About 36 hours from this trigger shot, the egg retrieval procedure is performed, and the mature eggs are moved to an embryology lab where they are fertilized with the sperm collection and cultured for 5–7 days until they reach the blastocyst stage. The most viable of these embryos is selected for transfer to the uterus. 

Before the transfer, progesterone injections are administered to enhance uterine receptivity, and on the sixth day of progesterone treatment, the embryo is transferred to the uterus for the remainder of the pregnancy. 

Is IVF Painful?

Egg retrieval is performed under anesthesia—primarily because movement will interfere with the retrieval process—however, most women report minimal discomfort following the procedure. Many patients report symptoms similar to painful menstrual cramps, and most report that they can return to work the following day. 

Both the administration of progesterone injections and the speculum exam, which is used to ensure a full bladder during embryo implantation, are generally considered uncomfortable or mildly painful. However, the catheter used for the embryo transfer itself is soft and flexible, and the procedure as a whole is usually well tolerated.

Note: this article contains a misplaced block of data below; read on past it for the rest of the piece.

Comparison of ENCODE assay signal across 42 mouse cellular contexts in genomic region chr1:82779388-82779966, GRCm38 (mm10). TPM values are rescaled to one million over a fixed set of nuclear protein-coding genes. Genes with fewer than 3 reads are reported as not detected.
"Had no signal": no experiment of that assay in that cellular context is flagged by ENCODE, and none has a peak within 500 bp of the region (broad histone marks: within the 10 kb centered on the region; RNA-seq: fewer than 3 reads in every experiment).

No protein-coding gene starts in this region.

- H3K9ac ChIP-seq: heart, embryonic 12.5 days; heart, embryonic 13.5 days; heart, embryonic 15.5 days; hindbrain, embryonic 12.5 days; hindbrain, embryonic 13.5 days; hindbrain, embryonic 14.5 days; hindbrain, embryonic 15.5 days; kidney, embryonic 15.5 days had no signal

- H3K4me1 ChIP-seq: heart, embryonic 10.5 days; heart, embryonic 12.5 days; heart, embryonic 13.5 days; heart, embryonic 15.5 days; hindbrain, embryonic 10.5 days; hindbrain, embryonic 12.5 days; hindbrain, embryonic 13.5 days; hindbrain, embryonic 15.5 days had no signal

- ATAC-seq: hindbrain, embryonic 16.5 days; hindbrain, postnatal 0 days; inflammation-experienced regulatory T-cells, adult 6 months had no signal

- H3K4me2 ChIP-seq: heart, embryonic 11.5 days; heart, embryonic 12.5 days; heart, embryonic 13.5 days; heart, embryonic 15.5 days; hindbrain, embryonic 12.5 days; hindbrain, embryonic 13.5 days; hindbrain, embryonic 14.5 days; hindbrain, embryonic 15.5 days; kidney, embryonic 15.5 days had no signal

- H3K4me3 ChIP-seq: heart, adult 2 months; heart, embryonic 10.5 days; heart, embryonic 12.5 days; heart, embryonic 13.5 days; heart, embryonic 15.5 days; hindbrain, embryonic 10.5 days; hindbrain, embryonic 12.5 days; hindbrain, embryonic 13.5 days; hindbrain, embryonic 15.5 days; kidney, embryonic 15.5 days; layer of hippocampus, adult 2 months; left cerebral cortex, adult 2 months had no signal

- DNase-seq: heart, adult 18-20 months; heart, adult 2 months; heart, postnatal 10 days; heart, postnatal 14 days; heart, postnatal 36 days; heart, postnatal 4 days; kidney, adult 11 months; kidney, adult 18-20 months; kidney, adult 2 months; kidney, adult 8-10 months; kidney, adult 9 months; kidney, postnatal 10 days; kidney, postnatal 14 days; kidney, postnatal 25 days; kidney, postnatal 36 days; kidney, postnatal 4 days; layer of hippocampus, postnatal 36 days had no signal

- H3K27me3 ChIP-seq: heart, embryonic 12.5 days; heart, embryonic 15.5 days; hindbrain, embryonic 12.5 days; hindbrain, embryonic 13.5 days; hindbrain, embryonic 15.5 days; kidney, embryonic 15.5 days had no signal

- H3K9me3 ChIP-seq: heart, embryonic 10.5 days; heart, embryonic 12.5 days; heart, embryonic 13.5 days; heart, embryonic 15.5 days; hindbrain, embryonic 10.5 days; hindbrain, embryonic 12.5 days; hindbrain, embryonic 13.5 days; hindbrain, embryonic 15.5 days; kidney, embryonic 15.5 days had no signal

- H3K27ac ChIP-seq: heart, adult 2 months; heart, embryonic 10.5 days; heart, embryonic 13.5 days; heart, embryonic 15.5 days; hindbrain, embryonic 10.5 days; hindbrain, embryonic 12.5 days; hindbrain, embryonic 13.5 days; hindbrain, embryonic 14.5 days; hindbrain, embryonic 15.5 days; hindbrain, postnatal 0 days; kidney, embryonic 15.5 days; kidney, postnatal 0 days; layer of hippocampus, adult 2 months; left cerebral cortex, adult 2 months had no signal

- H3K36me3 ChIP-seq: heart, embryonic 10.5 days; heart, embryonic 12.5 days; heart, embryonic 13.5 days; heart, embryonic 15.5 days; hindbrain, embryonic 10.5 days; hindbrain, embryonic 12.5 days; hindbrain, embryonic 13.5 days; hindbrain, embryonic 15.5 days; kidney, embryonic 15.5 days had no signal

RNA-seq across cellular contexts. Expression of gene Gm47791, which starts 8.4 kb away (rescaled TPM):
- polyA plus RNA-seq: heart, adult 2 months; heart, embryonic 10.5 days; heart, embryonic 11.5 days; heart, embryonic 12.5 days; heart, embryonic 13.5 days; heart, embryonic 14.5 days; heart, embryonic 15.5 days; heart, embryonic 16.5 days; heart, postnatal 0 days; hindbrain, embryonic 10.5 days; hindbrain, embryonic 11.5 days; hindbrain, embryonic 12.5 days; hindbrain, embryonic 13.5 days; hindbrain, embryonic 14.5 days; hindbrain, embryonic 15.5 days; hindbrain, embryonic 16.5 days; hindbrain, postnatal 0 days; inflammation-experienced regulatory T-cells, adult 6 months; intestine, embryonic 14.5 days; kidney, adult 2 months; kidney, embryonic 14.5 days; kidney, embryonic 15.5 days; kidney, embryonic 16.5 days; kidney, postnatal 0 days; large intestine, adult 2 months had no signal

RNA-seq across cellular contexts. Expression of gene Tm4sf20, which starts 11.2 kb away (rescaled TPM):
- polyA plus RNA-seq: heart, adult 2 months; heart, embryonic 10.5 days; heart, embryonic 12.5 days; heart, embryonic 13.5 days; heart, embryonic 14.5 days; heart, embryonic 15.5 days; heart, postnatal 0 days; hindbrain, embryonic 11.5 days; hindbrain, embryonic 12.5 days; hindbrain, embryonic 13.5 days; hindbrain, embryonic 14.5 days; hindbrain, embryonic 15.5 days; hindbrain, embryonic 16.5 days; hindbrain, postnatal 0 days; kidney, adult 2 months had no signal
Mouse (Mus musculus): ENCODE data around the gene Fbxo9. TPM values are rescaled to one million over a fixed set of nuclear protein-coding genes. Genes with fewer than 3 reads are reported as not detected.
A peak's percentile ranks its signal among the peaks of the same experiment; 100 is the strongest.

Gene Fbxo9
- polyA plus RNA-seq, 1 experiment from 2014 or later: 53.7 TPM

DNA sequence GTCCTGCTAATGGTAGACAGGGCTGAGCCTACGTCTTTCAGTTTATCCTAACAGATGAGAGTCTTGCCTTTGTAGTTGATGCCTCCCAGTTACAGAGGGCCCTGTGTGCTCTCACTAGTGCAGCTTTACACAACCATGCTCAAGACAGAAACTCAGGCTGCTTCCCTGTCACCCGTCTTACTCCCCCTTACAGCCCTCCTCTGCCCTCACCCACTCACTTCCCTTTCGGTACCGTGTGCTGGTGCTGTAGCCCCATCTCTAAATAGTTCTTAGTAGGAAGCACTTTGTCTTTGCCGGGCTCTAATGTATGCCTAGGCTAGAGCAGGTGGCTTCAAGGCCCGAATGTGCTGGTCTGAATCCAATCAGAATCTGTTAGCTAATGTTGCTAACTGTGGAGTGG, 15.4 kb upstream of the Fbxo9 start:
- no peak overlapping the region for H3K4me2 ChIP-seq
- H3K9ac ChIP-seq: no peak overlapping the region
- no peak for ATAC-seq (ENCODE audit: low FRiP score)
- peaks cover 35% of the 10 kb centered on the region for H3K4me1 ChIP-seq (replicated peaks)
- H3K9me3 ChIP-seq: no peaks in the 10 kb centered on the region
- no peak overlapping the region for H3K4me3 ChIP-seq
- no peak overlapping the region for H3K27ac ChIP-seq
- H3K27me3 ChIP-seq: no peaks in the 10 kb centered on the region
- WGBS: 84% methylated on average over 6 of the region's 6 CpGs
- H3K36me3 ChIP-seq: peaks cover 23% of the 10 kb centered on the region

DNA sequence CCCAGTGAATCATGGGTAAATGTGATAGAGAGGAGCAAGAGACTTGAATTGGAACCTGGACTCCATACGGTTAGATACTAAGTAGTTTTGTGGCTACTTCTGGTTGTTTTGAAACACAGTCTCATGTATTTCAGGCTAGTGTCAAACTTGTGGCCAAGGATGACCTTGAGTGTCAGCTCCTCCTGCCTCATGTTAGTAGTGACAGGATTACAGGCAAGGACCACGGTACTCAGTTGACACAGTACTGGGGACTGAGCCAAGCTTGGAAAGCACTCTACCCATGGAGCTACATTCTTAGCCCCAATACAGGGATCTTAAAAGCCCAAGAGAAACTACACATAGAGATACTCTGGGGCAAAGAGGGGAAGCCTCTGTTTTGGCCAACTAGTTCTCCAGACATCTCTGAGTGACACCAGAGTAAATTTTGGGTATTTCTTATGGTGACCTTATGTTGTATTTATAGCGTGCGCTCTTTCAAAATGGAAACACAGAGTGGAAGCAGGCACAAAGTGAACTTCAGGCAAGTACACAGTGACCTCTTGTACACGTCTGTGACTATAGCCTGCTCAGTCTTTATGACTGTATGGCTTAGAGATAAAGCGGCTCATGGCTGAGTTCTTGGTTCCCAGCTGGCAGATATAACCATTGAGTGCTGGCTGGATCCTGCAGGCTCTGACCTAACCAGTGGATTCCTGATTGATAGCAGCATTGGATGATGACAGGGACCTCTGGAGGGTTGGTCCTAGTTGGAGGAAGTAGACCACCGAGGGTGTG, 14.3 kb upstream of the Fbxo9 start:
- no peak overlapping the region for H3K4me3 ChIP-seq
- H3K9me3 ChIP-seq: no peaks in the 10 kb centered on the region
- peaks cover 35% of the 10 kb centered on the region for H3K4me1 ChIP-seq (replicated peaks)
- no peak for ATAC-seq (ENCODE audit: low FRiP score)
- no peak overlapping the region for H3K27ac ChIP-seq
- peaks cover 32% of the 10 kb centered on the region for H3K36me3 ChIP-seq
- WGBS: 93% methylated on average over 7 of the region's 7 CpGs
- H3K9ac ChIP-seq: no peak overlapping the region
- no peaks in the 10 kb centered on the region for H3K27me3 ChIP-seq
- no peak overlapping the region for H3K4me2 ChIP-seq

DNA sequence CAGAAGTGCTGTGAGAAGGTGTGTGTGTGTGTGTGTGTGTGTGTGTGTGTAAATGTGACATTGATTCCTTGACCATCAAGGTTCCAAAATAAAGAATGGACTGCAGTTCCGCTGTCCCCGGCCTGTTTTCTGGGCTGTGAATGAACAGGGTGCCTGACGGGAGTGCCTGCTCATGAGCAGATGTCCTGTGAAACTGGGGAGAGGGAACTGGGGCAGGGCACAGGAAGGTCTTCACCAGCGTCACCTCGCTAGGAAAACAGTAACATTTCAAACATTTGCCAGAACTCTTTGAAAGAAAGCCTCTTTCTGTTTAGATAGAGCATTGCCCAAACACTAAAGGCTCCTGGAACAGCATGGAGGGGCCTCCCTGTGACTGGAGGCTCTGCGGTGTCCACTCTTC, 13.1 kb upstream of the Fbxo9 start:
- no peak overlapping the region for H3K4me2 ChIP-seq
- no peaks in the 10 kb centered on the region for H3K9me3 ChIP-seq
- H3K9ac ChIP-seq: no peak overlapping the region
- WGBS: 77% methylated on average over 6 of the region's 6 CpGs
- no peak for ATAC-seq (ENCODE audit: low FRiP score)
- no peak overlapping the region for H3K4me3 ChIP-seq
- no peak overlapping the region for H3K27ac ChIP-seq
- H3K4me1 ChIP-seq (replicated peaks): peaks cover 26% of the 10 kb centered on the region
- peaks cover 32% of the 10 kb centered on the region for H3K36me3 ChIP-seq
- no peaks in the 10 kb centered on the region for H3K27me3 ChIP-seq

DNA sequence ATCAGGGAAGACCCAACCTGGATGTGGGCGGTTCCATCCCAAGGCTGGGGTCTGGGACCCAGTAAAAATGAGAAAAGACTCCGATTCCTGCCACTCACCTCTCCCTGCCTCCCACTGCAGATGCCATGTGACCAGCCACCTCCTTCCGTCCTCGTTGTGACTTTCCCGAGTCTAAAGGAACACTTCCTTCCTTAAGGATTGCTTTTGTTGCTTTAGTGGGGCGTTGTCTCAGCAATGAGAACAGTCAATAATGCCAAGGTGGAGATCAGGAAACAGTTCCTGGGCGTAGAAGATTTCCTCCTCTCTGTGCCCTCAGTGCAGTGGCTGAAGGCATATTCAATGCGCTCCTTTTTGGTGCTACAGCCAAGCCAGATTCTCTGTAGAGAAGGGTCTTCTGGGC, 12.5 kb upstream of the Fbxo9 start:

What Is the Process for IUI?

The IUI process often begins with ovulation induction, during which medication is used to stimulate the ovaries to produce one or more mature eggs. Once the eggs are mature, a semen sample is collected from the parent or sperm donor, and the sperm is washed and concentrated before being placed directly into the uterus with a thin catheter. A pregnancy test is performed approximately two weeks later to determine if insemination was successful.

Is IUI Painful?

IUI involves only minimal discomfort for most patients and is often compared to a pap smear in terms of patient experience. There are generally no major side effects associated with IUI, but occasionally women experience minimal cramping or spotting following the procedure.